Homeworks writing service

A history of the economic problems of the english rulers since james o

The fact that so many important events took place in Greenwich Palace makes it an appropriate setting for an exhibition about Elizabeth I, and one which by its very location requires some kind of imaginative response, trying to envision the Tudor brick-built riverside palace that no longer remains.

Edward VI died there. Anne Boleyn was arrested on charges of treasonous adultery after a tournament held there in 1536; over fifty years later it was there that her daughter finally signed the death warrant for Mary, Queen of Scots.

Keep Exploring Britannica

The very location of the exhibition compels you to envisage the Tudor palace that lay beside the river. Henry VIII had moved heaven and earth to annul his first marriage to Katherine of Aragon, and marry Anne Boleyn, and both his personal a history of the economic problems of the english rulers since james o and the royal propaganda of the time seemed to rest on a history of the economic problems of the english rulers since james o assurance that he was hereby doing the will of God.

Both parents had firmly believed that God would bless their cause by sending the long-awaited son and heir. The arrival of a princess was a blow to royal confidence, to the new royal marriage, and to the still very shaky infrastructure of an English Church independent of the papacy.

One of the most poignant exhibits in this exhibition is the letter from Anne Boleyn to Lord Cobham, announcing the new arrival, which had been prepared before the actual birth. This one small detail suggests the degree of confidence with which a son was expected, and commensurately, the scale of the disappointment which must have followed. From the point of her accession, the exhibition branches out, moving from her family history, private tribulations and convictions, to her public life at court, the iconography of her queenship, the questions of religion, marriage and foreign policy, the problems of succession and the difficulties of her final years.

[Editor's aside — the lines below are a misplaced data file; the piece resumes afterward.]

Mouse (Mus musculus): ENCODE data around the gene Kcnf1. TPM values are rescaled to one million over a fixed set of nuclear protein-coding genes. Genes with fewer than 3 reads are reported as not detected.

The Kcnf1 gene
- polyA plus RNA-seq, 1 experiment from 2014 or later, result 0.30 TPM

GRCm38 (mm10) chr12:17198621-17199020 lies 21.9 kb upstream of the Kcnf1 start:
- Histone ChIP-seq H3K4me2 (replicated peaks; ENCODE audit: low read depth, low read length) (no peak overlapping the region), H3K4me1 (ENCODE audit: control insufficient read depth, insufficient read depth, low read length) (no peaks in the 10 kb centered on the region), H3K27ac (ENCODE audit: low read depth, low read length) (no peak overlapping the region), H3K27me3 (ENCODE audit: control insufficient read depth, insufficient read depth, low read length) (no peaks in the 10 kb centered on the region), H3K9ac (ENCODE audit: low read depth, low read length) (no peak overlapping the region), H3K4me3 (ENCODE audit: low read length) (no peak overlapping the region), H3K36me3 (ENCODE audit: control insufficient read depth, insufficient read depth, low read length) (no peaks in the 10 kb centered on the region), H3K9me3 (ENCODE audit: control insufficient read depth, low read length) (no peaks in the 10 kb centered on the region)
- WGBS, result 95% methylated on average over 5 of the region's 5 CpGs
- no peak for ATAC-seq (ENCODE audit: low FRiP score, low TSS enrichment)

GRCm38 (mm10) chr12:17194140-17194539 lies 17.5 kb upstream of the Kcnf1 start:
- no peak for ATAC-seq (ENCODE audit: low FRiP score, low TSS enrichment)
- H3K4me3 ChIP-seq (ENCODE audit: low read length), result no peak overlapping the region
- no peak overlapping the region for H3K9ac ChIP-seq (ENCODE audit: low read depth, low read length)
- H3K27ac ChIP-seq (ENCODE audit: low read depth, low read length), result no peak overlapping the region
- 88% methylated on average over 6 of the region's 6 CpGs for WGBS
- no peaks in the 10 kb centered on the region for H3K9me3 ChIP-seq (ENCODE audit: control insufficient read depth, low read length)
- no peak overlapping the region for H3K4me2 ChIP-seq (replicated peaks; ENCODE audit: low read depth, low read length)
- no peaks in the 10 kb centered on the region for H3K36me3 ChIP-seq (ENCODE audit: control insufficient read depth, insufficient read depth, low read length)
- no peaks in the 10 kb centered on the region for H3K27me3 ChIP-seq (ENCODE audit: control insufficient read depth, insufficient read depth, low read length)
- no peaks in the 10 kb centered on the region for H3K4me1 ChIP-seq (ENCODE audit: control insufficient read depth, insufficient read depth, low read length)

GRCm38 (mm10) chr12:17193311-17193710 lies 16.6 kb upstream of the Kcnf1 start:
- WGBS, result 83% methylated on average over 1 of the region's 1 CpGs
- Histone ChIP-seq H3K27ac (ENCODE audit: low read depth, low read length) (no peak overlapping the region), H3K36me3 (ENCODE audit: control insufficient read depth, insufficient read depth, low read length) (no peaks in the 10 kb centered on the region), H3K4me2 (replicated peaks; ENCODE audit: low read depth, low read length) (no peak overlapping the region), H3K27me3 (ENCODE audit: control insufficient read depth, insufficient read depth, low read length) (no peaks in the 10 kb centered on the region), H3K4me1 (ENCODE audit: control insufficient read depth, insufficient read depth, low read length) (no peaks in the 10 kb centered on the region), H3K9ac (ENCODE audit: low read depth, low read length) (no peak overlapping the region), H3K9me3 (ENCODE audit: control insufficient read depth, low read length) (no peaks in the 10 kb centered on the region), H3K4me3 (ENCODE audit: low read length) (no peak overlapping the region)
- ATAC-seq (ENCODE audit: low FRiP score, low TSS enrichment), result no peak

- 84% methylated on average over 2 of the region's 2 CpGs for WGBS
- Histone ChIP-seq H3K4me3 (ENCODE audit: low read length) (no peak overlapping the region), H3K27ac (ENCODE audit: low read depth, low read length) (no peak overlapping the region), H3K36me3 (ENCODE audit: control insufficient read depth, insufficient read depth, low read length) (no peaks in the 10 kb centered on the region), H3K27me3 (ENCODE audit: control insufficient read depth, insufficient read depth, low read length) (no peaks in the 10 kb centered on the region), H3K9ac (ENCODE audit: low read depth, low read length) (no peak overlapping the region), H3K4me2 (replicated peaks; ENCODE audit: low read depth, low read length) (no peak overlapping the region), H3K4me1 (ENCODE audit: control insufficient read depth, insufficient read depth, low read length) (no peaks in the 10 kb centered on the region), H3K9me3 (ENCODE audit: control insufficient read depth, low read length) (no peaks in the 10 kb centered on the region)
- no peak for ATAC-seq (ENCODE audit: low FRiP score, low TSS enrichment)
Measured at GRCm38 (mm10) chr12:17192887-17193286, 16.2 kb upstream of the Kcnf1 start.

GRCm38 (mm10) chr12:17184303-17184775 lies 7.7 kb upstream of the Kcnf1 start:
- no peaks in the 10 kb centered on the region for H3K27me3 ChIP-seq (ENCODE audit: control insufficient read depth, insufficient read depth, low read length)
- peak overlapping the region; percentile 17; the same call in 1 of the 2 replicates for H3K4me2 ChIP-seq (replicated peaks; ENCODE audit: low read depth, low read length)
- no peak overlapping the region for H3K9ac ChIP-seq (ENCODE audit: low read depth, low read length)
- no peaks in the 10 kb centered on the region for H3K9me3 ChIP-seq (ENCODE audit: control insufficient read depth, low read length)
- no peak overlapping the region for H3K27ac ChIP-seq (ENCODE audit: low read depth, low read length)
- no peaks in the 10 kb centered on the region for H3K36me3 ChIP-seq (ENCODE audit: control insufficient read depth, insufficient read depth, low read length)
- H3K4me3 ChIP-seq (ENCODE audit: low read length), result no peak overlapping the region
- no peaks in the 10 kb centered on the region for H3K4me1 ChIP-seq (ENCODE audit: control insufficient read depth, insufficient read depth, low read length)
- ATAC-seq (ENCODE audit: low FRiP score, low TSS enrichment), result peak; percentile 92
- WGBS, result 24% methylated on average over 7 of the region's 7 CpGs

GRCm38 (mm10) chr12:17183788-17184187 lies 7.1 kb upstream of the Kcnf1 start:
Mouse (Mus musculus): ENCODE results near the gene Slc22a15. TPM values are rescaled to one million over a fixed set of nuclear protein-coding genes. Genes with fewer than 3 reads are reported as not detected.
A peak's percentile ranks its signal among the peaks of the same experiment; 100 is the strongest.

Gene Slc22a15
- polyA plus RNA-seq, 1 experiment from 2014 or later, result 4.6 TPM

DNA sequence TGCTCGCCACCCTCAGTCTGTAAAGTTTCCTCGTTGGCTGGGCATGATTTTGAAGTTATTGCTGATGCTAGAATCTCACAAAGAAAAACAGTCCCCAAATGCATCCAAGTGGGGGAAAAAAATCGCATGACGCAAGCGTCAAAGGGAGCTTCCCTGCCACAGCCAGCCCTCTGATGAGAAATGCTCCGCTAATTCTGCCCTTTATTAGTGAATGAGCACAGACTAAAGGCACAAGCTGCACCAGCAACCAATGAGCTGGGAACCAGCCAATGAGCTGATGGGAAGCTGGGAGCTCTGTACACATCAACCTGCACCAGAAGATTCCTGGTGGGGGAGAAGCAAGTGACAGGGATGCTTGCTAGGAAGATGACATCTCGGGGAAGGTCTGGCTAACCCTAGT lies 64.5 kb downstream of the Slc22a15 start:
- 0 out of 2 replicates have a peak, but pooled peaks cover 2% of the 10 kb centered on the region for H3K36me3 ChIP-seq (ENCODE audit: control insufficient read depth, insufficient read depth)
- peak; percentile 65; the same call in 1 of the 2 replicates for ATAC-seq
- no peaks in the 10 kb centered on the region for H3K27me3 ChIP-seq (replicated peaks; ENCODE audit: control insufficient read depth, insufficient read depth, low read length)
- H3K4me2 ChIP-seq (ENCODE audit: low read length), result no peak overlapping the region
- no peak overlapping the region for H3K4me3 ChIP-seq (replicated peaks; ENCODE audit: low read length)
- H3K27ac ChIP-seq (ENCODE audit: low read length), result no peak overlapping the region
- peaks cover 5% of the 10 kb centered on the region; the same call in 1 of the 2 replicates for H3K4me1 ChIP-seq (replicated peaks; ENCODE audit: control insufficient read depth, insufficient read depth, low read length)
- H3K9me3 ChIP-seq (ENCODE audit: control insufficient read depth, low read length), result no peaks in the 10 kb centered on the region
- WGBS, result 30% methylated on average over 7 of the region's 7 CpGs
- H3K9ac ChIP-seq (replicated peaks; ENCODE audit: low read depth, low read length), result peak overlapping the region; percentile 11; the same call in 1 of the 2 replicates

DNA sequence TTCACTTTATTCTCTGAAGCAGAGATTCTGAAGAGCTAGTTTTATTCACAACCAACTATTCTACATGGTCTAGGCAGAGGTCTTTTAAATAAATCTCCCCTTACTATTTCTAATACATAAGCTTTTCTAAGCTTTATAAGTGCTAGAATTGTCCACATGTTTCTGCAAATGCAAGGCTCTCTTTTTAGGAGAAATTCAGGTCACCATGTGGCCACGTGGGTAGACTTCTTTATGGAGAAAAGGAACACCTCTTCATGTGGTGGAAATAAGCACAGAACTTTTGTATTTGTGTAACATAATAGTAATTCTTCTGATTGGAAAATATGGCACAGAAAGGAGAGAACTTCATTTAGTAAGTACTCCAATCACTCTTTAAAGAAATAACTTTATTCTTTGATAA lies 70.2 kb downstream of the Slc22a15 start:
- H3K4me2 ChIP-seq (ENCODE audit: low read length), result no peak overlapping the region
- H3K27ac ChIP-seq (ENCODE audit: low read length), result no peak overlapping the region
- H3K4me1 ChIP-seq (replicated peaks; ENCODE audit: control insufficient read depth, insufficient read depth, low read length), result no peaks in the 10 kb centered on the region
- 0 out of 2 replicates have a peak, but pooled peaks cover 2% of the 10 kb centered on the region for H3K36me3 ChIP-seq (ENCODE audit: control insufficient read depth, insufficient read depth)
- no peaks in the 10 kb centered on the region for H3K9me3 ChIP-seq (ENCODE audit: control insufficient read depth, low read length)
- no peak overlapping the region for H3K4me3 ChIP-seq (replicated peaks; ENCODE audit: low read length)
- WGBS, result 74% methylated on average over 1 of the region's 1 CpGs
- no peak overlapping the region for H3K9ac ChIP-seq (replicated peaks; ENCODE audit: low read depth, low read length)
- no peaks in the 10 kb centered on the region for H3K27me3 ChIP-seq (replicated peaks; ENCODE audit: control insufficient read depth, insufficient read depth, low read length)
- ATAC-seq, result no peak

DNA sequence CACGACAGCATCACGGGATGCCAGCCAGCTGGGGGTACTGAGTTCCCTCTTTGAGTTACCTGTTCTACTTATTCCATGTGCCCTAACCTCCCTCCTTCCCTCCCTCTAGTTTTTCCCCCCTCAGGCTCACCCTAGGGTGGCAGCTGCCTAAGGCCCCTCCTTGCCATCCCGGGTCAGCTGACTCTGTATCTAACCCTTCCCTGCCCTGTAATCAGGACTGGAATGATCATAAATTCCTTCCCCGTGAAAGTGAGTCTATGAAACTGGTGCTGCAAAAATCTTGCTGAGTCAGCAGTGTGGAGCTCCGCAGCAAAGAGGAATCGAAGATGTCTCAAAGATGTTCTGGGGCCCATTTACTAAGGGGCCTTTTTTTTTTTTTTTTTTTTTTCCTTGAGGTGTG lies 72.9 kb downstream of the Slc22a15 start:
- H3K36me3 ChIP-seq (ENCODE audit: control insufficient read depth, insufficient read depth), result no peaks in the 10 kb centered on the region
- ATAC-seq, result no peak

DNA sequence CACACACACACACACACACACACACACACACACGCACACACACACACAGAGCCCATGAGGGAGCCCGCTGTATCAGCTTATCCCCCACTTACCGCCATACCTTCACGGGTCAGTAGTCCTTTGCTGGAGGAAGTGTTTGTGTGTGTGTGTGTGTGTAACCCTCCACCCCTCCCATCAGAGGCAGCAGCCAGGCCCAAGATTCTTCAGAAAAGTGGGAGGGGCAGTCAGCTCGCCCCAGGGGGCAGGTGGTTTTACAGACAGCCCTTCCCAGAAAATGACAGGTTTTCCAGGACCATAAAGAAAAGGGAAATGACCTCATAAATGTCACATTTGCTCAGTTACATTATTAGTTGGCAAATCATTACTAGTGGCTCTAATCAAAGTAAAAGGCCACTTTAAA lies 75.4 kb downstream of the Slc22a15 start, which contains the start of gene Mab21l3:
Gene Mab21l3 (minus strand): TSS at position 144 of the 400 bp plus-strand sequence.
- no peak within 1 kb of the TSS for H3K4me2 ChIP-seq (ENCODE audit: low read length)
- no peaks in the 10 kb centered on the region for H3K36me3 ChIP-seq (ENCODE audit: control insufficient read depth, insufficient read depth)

The rationale of the exhibition was to concentrate on Elizabeth herself rather than on the Elizabethan age in general, but the scope of the exhibits is broad. One especially apposite emphasis is the importance of trade and exploration — it was from Greenwich that Elizabeth bade farewell to Martin Frobisher, sailing off in search of the North-West Passage. This exhibition brings together a fabulous selection of portraits, manuscripts and artefacts, and undoubtedly should be seen by everyone with even a slight interest in Tudor history.

Some of the images will be familiar, but most are not, and even the portraits well-known from book illustrations take on a new glow when seen in the original. A history of the economic problems of the english rulers since james o private side of Elizabeth emerges in objects such as the locket ring which opens to show portraits of Elizabeth and Anne Boleyn, side by side, but which closed gives no indication of the hidden, and perhaps painful, family link it depicts.

At the other end of the scale we see the maps which indicate the mental world of the time: In this section the existing Elizabethan collection of the National Maritime Museum finds a perfect setting, and books, maps, charts and scientific instruments all testify to the extraordinary achievements of the Elizabethan seafarers.

This had a human side too: This echoes the appearance of more straightforwardly religious heirlooms in the exhibition, the possessions of Mary, Queen of Scots, lent by the descendants of the recusant families of the time who, in defiance of the authorities, treasured them as relics, and passed them down to future generations. The iconography of Elizabeth is perhaps more well-known, but still fascinating, and thankfully there are more measured claims made here for its significance than sometimes appear.

The splendour of some of the portraits contrasts well with some of the more homely artefacts of life at court; the slightly crude stove-tile with the royal cipher, and the sturdy candle-sconce which bears the royal coat of arms. The reappearance of these royal arms in a painted triptych from a Suffolk parish church reinforces how the Elizabethan religious settlement, whatever its doctrinal ambiguities, sought to replace traditional religious imagery with more politicized royal emblems.

The doors of this triptych, when closed, reveal a selection a history of the economic problems of the english rulers since james o biblical texts denouncing a history of the economic problems of the english rulers since james o use of religious images, showing the close accommodation possible between royal propaganda and puritan convictions. No doubt the problem with any exhibition these days is how to marry the views of the historical experts with the views of those responsible for marketing and public relations.